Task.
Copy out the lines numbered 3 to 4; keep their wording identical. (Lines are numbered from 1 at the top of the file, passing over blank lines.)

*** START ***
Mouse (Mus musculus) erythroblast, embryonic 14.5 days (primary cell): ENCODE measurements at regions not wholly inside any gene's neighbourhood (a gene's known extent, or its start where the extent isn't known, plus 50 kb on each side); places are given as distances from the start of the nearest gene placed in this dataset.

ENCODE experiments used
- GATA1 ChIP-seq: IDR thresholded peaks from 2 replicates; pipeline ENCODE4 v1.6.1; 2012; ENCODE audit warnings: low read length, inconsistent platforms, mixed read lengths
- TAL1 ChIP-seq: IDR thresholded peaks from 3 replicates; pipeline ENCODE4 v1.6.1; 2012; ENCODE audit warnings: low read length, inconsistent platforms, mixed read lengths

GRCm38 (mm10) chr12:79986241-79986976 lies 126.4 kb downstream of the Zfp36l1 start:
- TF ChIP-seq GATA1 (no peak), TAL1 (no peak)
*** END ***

- GATA1 ChIP-seq: IDR thresholded peaks from 2 replicates; pipeline ENCODE4 v1.6.1; 2012; ENCODE audit warnings: low read length, inconsistent platforms, mixed read lengths
- TAL1 ChIP-seq: IDR thresholded peaks from 3 replicates; pipeline ENCODE4 v1.6.1; 2012; ENCODE audit warnings: low read length, inconsistent platforms, mixed read lengths